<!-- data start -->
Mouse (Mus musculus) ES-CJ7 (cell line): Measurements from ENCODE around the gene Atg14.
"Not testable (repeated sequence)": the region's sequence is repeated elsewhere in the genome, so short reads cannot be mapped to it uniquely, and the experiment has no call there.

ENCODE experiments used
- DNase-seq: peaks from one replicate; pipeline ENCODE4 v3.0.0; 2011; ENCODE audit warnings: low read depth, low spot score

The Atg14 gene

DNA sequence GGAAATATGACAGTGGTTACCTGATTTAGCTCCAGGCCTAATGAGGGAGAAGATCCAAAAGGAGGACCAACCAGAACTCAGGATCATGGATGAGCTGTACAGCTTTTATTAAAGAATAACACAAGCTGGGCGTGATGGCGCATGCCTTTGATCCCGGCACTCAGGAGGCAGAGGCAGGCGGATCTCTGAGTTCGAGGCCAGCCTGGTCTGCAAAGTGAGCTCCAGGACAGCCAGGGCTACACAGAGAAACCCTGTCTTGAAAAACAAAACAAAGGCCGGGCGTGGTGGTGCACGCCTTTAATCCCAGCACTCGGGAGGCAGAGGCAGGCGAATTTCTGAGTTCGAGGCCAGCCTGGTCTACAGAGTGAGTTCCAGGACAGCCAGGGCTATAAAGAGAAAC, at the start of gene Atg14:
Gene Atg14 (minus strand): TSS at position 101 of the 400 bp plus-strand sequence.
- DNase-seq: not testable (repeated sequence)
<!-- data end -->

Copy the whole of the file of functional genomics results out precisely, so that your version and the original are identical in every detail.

Mouse (Mus musculus) ES-CJ7 (cell line): Measurements from ENCODE around the gene Atg14.
"Not testable (repeated sequence)": the region's sequence is repeated elsewhere in the genome, so short reads cannot be mapped to it uniquely, and the experiment has no call there.

ENCODE experiments used
- DNase-seq: peaks from one replicate; pipeline ENCODE4 v3.0.0; 2011; ENCODE audit warnings: low read depth, low spot score

The Atg14 gene

DNA sequence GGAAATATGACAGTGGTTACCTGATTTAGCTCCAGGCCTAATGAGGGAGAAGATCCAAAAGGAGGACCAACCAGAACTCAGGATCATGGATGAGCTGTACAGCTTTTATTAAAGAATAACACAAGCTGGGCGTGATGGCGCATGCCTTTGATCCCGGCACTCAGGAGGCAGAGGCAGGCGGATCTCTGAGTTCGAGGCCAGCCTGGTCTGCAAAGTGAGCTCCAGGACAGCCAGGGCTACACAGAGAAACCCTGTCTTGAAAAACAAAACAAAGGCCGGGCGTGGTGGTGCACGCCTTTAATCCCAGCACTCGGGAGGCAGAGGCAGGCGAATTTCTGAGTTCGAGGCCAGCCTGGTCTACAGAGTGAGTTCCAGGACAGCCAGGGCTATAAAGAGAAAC, at the start of gene Atg14:
Gene Atg14 (minus strand): TSS at position 101 of the 400 bp plus-strand sequence.
- DNase-seq: not testable (repeated sequence)